Restoration Project

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Peter Nowlan
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Restoration Project

Post by Peter Nowlan » Sun May 07, 2017 1:24 pm

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A man in Montreal sent me a knife that he found in a cupboard that had been there for 15 years. He didn't know what it is or, just that it is a knife but I enjoy bringing knives like this back to life or trying to anyway.
I alway find it amazing that at the end of the job, in this case, four hours, about 75% of the time is spent on a coarse stone, in this case a Naniwa Lobster 180 and Shapton Glass 220.

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The Kanji reads "Registered" "Tohgoro" which I have never heard of, many think it is an old Tojiro.

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I'm sure the knife cost less than $50.00 new. The blade road was the hardest part to do, and it is not perfect by any means. I spent two hours just trying to flatten it out and I think I drained the life out of a new Sharpie. The edge was in terrible condition, but that was the easy part. These projects are a real test of patients and everytime I do one, the same thing happens. It changes from me trying to satisfy the customer to me trying to meet my own standards, I know the customer will be pleased, it's trying to get every little micro scratch out that is often beyond me without the use of power tools. All I can do is do what I can do.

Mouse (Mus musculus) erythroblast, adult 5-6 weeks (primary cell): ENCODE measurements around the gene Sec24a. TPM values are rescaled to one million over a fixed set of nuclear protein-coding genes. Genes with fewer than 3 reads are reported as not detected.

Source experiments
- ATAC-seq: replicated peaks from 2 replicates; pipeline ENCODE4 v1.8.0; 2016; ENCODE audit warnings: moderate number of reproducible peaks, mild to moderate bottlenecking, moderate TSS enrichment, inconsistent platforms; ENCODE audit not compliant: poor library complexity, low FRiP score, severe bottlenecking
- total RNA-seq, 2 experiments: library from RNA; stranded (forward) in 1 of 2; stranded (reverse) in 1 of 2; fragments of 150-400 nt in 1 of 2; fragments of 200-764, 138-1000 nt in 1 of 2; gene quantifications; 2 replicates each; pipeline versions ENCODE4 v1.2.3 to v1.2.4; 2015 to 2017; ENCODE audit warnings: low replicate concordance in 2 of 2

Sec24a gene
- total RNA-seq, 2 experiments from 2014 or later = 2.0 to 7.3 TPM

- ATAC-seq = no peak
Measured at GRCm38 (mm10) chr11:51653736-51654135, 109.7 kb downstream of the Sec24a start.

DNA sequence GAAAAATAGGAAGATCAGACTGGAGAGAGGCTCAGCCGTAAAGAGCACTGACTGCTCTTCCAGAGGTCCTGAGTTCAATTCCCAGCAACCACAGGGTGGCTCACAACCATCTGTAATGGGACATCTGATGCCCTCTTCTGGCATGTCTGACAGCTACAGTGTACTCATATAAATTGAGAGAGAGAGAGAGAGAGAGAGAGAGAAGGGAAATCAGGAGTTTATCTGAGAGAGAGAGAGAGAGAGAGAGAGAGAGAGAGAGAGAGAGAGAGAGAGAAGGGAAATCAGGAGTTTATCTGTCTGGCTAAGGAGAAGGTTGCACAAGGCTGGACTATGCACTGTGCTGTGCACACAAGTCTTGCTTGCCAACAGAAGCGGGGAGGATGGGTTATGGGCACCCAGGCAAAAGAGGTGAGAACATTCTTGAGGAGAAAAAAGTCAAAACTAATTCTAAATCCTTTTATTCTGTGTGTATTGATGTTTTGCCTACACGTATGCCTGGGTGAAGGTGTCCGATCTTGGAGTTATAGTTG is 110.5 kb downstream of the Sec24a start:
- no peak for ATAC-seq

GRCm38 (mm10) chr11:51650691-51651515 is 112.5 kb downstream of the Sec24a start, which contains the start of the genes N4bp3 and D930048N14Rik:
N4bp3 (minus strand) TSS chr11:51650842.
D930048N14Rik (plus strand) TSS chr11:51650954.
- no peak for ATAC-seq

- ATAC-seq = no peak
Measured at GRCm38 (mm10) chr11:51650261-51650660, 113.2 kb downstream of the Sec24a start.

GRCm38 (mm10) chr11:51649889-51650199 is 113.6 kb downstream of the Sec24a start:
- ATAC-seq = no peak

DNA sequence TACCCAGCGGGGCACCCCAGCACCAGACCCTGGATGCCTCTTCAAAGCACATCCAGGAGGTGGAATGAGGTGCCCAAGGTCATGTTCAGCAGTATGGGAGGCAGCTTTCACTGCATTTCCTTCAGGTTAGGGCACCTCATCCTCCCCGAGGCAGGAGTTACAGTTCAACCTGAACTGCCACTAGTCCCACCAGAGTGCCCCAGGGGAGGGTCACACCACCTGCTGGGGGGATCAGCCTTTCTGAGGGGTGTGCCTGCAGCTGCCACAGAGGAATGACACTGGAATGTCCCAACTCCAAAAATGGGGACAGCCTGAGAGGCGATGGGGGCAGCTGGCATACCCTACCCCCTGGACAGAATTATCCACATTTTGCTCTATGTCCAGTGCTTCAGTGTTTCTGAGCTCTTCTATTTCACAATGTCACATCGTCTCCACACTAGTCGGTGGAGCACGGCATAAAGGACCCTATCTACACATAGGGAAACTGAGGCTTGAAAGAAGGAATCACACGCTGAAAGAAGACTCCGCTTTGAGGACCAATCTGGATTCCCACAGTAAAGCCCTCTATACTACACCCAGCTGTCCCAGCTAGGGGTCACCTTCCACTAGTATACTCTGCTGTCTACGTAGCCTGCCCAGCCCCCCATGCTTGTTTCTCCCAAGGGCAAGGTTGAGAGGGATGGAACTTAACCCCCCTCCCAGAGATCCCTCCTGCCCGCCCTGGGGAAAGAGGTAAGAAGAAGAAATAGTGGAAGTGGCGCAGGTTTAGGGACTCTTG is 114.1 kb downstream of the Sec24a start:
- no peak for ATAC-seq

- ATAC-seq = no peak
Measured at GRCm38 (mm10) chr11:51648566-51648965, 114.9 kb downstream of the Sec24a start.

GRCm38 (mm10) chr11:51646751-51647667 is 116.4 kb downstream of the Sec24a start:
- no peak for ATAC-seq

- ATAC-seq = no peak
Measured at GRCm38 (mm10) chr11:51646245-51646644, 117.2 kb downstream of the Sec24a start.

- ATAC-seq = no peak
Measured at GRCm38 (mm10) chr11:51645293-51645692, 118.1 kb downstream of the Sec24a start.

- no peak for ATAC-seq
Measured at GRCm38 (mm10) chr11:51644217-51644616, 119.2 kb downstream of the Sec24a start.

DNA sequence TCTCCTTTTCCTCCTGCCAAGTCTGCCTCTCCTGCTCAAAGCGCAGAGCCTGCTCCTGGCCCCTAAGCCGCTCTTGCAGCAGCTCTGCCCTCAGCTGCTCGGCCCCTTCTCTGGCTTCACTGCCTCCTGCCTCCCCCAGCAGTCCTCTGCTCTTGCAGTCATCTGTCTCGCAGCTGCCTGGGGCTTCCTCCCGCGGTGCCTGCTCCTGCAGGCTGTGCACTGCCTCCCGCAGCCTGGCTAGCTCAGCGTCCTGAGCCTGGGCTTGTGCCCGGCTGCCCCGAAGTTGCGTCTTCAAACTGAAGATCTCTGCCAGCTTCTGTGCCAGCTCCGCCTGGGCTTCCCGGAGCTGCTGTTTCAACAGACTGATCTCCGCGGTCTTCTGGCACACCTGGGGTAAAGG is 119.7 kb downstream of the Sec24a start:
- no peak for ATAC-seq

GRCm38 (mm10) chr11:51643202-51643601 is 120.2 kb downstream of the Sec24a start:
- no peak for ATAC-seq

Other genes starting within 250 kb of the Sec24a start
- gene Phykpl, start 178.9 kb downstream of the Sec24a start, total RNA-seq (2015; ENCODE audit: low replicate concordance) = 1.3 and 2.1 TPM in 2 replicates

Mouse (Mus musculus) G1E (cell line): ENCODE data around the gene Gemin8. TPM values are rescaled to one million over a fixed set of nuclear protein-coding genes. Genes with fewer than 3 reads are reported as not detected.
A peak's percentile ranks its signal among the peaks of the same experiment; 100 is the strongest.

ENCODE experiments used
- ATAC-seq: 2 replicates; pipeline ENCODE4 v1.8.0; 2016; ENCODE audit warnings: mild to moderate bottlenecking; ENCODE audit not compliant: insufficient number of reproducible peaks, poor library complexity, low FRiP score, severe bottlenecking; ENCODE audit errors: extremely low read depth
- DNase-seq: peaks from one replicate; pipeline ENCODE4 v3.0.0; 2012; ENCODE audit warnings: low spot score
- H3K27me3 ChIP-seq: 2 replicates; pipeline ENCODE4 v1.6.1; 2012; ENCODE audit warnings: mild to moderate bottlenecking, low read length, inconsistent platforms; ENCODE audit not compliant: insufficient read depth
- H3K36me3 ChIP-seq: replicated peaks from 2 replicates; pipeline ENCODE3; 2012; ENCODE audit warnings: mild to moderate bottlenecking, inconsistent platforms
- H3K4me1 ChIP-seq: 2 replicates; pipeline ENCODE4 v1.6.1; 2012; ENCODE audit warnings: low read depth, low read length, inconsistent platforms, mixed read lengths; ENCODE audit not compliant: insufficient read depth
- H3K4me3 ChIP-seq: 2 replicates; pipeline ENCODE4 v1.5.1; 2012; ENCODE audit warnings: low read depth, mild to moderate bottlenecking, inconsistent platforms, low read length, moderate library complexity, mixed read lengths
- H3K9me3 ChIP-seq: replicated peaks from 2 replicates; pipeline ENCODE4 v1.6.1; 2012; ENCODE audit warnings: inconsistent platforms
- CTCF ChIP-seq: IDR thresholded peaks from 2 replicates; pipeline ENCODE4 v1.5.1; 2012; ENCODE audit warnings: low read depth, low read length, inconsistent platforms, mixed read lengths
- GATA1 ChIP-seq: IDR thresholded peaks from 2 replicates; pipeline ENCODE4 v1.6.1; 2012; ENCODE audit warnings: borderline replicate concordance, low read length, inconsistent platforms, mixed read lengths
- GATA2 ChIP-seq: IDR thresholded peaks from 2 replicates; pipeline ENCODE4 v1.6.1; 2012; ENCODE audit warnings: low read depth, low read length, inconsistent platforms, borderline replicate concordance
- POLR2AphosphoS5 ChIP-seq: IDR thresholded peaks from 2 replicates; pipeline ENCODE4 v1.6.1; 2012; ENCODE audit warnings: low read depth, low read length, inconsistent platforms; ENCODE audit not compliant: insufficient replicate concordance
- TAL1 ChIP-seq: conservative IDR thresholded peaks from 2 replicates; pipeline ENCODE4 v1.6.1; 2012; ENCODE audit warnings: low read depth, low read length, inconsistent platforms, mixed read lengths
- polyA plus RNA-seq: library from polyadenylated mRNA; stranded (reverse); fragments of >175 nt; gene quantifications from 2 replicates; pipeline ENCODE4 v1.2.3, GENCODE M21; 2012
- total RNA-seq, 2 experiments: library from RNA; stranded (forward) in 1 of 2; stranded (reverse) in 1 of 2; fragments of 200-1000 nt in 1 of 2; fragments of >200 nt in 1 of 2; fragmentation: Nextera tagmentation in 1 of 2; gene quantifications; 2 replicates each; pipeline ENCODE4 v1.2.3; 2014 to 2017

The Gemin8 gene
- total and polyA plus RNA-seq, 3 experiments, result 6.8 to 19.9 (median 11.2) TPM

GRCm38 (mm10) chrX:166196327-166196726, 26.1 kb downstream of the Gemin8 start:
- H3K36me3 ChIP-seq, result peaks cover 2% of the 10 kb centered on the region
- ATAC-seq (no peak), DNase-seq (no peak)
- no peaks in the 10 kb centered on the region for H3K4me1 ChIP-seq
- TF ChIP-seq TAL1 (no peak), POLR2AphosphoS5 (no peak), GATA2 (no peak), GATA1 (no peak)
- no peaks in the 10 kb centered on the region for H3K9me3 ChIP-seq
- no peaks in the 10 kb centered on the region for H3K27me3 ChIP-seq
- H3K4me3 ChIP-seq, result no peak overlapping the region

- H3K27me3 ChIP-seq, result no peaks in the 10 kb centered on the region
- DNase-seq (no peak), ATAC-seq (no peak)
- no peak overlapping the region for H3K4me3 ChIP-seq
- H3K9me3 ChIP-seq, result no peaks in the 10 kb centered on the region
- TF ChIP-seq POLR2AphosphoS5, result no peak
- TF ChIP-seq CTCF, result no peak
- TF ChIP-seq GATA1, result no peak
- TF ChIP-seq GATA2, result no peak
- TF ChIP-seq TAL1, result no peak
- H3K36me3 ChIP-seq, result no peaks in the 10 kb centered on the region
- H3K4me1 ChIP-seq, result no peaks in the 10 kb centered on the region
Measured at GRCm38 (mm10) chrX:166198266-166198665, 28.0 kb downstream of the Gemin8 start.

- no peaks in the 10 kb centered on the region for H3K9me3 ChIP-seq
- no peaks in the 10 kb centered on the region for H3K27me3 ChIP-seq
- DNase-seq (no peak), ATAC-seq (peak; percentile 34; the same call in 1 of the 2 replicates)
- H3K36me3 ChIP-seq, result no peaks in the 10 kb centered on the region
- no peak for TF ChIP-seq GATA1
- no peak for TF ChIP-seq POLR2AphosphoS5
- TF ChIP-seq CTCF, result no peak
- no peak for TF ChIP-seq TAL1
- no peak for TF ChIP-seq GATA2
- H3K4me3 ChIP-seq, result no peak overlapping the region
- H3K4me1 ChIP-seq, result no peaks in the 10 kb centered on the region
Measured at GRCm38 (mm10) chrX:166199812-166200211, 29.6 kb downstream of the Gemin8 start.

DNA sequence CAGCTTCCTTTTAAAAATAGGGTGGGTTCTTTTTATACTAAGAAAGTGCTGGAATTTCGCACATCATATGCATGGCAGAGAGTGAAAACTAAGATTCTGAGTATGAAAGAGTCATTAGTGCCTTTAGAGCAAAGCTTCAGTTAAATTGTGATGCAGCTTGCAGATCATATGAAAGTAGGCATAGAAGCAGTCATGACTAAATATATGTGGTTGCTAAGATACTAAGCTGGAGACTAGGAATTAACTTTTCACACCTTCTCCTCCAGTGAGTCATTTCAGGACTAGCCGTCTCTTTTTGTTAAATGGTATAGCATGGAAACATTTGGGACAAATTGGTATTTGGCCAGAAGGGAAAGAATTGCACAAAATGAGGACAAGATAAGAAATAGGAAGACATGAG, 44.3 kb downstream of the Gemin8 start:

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Kit Craft
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Re: Restoration Project

Post by Kit Craft » Sun May 07, 2017 2:02 pm

The difference is night and day. It likes quite nice, to me. I do not have customers and I only sharpen for myself and family/friends but I understand what you mean when you say that you are trying to meet your own standards. Maybe even sometimes you want to surpass them. I can say that most of the time I am satisfied with my work but sometimes I am underwhelmed, it happens. However, there are those times where everything just clicks into place and I find what I have done to be quite a bit more than just satisfying. I guess that is what I like about sharpening. You learn things not only about the products that you use or renew but also loads about yourself.

That said, I love hearing these stories and love the fact that you are willing to share with us. Keep up the good work and have fun doing it!

Peter Nowlan
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Re: Restoration Project

Post by Peter Nowlan » Sun May 07, 2017 9:29 pm

Thank you

Robstreperous
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Re: Restoration Project

Post by Robstreperous » Sun May 07, 2017 10:25 pm

Wow. My hat's off to you Peter.

Frankkj
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Location: South Louisiana

Re: Restoration Project

Post by Frankkj » Mon May 08, 2017 8:38 am

Talk about determination and skill. That turned out "real purdy".

slobound
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Re: Restoration Project

Post by slobound » Mon May 08, 2017 12:04 pm

I saw your photos on IG and really happy you wrote more about the process here. I thought this was an amazing transformation! Love hearing the story behind the cause.
-- Garrick

Peter Nowlan